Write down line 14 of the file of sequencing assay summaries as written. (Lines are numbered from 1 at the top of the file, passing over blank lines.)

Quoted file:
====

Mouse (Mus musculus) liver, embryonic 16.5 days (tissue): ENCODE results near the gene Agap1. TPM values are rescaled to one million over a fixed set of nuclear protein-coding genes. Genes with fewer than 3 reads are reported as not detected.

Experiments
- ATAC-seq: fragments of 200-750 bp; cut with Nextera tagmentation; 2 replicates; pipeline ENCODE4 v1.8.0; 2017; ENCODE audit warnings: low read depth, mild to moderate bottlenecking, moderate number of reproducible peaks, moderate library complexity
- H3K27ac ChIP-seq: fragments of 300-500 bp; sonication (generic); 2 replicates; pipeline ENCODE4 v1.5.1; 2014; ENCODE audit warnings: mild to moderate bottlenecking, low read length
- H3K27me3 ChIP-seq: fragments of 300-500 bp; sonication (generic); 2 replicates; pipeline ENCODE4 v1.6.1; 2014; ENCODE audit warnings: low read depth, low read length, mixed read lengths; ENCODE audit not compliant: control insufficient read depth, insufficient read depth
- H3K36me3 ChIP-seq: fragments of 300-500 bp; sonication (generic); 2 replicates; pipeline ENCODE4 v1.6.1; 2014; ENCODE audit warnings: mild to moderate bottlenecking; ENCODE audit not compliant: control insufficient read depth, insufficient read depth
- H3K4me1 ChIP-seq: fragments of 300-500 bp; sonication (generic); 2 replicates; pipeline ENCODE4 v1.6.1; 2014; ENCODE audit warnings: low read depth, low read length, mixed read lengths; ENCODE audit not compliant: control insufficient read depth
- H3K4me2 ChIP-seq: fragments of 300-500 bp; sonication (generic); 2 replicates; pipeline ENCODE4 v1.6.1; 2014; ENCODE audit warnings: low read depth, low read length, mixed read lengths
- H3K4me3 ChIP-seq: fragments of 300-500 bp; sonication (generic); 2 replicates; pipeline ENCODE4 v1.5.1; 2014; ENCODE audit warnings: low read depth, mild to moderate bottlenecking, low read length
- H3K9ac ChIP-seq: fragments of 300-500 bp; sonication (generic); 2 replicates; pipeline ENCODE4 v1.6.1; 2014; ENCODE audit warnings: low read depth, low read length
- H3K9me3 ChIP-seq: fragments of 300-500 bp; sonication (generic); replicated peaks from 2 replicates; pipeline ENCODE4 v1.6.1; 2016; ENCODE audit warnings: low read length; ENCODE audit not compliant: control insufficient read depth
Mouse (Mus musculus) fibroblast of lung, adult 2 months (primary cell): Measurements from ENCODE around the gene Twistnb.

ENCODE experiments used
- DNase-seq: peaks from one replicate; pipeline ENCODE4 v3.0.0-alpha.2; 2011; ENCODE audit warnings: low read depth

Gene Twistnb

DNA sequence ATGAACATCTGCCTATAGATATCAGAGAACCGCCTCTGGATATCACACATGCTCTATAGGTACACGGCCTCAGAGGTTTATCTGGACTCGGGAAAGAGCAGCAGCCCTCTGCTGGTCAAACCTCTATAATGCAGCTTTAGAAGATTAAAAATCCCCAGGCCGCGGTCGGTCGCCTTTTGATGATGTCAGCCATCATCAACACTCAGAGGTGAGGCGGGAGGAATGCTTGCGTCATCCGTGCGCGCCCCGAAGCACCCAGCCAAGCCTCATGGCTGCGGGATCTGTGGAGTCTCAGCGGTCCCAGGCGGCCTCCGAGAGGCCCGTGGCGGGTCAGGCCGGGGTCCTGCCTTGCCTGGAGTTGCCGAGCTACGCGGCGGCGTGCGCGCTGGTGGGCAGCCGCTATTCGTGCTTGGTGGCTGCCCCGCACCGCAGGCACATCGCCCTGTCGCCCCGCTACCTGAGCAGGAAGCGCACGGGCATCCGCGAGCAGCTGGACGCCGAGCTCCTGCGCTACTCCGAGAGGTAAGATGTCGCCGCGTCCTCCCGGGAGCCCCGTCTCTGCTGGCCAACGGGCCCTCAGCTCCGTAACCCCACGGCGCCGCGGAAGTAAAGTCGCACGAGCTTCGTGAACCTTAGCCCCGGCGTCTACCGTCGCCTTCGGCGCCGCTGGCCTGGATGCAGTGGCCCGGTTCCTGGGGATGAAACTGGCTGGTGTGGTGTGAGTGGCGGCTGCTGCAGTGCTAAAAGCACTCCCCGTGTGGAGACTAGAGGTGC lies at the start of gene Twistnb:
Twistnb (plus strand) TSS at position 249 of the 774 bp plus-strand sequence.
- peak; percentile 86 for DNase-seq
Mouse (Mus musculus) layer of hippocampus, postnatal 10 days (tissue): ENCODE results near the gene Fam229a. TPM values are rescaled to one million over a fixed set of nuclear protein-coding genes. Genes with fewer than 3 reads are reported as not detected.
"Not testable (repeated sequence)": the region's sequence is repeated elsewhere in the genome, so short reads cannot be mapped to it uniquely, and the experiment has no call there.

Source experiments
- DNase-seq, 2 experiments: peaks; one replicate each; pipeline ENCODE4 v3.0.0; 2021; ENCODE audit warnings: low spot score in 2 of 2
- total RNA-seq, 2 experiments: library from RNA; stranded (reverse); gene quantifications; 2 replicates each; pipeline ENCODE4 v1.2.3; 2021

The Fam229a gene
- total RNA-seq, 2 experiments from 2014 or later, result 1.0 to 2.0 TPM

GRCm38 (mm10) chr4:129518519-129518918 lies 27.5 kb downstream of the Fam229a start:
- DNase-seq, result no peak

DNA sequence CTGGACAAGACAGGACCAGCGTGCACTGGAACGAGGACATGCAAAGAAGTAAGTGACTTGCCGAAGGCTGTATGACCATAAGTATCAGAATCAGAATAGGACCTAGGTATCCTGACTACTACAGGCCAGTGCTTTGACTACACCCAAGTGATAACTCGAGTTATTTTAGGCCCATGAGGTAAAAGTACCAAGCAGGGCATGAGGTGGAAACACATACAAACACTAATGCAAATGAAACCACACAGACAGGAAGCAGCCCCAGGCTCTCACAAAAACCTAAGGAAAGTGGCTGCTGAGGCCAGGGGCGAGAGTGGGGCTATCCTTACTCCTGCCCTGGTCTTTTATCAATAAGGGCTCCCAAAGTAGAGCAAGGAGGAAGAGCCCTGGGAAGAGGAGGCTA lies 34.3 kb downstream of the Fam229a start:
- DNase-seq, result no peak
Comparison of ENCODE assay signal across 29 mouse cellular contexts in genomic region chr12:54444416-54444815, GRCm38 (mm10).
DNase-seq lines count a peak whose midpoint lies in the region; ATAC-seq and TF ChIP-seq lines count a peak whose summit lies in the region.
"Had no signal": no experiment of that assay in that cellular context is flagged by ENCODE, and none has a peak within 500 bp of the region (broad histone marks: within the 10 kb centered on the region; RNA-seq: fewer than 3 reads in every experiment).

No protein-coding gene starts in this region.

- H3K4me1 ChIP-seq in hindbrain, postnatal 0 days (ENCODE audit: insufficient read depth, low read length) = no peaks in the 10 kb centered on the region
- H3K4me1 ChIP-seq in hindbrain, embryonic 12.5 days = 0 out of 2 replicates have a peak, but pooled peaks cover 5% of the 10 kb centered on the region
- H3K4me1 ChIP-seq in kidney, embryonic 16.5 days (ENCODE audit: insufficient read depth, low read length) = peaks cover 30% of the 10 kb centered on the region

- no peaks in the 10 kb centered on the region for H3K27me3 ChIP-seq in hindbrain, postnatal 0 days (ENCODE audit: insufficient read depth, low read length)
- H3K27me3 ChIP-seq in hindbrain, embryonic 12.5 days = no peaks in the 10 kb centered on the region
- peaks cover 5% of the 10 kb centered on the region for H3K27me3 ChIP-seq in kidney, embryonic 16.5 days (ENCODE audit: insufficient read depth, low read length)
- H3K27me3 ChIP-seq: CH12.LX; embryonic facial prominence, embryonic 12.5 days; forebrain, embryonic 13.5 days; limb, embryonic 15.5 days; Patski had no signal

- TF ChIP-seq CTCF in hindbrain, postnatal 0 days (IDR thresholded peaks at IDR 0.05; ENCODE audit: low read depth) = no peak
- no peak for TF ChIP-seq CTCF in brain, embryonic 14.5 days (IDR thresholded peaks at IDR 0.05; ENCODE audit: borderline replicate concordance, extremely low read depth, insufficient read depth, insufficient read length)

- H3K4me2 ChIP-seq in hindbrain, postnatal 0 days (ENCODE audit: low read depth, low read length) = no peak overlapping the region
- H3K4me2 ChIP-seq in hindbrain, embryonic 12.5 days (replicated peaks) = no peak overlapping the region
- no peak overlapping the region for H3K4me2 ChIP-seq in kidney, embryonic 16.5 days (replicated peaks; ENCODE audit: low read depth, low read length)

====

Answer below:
- DNase-seq: peaks from one replicate; pipeline ENCODE4 v3.0.0-alpha.2; 2011; ENCODE audit warnings: low read depth